Drunken Hook-Up Nation

by Ccorc2 on March 13, 2014 - 7:20pm

In their article, Lisa Menegatos, Linda C. Lederman & Aaron Hess (2010) explore how friendship bonds affect how you act in a situation with friends and alcohol. This experiment studies, through survey, what 141 undergraduate college students would do when an intoxicated female friend was asked to go home with a male that she has never met before. In this study students used iClickers to click in the response to the following question during a power point presentation in one of their classes:       

“As the evening wears on, your friend Jane meets up with a person she has had her eye on for quite some time. The two of them have a couple of drinks together and things are getting pretty hot. The new acquaintance invites Jane over to his place.

Do you:

     A. Try to persuade her not to go by reminding her that she may regret it.

     B. Wish Jane a fun time.

     C. Make sure Jane gets home safely.”

Responses were measured and of the cases in this data set 21.4% of students claimed that they would choose option B, to “wish Jane a fun time”. The people in the surveys were then asked why they choose these answers. Many of the students related it to how well they knew the intoxicated friend and if they knew the male or not (Menegatos et al, 2010).

The major implications of this article is that many people will not fight to keep their friends safe from harm. This article talks a lot about the current “norm” of college hookups in a common alcohol situation that many freshmen are faced with. I think in deeper meanings, it explores the pressure on college kids to fit in rather than stand out in a crowd of their peers and just how far you would stretch a friendship in order to do so. I believe that, although 21.4% of the people in this data set is relatively low, not a single person should have let their friend go unless they gave consent immediately before consuming alcohol. Many people do not know the reality that if anyone has been drinking their right to give consent is suspended and participating in sexual activity can be considered rape, even if the person was completely willing, or even excited to participate. The information in this article shows just how protective people are of their friends, a statistic that I find extremely surprising. This article shows just how strong social forces are while with peers, or other people you want to try and impress.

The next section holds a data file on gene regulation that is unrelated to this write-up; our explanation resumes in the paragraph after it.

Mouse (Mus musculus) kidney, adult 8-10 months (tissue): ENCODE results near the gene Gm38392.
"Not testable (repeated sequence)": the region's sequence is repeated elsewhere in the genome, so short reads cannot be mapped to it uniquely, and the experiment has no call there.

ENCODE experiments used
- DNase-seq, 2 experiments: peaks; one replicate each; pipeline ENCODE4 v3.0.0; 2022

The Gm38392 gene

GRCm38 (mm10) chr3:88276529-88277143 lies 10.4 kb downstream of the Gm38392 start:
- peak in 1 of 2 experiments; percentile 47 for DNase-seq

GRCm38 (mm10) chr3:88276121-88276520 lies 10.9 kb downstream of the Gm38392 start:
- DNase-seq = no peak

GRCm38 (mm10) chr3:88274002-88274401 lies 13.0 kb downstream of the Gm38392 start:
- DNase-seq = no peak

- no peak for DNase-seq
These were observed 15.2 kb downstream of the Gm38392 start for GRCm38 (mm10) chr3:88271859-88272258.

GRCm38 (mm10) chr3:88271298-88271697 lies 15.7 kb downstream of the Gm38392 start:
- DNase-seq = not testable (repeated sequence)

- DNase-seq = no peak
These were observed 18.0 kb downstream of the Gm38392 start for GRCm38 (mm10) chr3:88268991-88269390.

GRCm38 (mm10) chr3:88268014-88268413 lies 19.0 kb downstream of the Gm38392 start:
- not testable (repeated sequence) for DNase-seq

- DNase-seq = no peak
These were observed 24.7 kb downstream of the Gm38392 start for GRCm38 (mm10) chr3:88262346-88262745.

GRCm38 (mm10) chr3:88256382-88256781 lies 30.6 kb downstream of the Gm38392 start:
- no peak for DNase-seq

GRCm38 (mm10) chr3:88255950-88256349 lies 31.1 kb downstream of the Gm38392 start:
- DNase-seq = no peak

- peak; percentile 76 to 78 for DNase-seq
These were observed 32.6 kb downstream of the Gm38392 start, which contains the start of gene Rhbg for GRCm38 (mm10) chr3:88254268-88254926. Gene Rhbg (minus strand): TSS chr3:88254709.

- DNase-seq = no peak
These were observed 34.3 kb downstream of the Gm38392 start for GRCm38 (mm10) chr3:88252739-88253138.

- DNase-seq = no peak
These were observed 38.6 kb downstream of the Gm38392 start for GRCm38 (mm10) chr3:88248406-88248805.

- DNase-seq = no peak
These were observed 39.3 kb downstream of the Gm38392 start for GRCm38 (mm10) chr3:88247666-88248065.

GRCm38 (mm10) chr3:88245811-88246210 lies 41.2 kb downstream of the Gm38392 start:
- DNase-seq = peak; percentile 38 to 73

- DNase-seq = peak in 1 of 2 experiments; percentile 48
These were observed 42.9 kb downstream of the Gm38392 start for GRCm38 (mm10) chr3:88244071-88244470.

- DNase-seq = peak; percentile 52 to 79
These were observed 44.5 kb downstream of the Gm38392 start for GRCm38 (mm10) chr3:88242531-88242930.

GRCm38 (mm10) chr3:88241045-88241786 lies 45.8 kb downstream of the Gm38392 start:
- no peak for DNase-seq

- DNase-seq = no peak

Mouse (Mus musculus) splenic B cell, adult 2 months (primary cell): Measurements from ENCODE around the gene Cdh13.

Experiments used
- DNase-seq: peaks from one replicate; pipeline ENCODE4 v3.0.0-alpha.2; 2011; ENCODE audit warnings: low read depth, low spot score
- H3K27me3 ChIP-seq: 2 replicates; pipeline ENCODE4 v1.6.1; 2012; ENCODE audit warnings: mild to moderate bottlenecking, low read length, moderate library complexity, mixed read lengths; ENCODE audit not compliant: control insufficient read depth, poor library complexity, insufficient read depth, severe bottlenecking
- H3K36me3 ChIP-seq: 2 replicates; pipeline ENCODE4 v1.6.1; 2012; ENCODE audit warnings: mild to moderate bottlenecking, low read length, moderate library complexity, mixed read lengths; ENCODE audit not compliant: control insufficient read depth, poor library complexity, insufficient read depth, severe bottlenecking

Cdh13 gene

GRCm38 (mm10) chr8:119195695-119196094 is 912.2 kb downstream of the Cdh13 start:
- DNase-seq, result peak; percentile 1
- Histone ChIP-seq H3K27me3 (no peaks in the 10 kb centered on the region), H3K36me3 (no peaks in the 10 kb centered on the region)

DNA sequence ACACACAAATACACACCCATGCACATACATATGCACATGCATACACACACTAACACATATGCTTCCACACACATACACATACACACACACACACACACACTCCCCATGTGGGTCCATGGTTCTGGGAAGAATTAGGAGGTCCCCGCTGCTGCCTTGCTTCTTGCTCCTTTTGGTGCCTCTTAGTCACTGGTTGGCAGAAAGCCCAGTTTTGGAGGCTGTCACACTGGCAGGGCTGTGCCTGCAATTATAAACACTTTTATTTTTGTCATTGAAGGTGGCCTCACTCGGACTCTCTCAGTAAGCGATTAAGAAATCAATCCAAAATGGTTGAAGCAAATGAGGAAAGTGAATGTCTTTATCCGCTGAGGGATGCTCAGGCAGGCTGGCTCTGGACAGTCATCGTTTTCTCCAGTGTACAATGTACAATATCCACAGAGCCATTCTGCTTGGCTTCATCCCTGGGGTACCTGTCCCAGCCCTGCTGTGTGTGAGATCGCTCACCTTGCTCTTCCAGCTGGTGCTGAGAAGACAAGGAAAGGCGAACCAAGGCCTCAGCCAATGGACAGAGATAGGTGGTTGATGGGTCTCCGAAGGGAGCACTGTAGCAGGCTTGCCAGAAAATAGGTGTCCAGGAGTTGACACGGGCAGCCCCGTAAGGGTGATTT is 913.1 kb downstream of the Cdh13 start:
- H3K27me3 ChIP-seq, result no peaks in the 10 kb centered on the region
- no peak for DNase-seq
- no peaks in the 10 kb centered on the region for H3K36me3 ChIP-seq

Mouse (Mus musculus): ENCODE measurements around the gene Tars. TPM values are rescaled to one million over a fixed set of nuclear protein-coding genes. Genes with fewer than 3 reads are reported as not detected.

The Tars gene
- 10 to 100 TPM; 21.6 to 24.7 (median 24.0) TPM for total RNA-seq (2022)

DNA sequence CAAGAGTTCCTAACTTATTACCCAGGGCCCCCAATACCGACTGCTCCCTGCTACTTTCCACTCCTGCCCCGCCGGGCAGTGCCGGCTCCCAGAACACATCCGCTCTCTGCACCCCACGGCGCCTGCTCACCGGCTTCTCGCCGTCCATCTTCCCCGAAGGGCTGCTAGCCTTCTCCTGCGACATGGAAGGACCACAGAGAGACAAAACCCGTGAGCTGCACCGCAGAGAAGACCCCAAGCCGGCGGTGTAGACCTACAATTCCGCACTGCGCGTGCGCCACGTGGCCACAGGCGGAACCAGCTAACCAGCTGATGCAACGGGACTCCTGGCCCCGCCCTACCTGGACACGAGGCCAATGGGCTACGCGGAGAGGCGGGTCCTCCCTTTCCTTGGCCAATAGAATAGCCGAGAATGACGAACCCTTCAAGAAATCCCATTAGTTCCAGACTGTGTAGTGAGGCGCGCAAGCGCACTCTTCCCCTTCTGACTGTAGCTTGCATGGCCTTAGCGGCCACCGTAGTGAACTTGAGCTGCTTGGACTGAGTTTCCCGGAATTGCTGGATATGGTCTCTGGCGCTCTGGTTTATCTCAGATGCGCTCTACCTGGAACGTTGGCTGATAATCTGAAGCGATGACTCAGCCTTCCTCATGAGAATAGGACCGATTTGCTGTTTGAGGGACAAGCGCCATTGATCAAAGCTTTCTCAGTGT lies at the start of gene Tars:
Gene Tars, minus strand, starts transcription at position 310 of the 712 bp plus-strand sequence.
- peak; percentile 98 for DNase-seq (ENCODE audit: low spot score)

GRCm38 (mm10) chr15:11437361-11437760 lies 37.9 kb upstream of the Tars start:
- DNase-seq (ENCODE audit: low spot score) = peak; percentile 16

Menegatos, L., Lederman, L. C., & Hess, A. (2010). Friends Don't Let Jane Hook Up Drunk: A Qualitative Analysis of Participation in a Simulation of College Drinking-Related Decisions. Communication Education, 59(3), 374-388.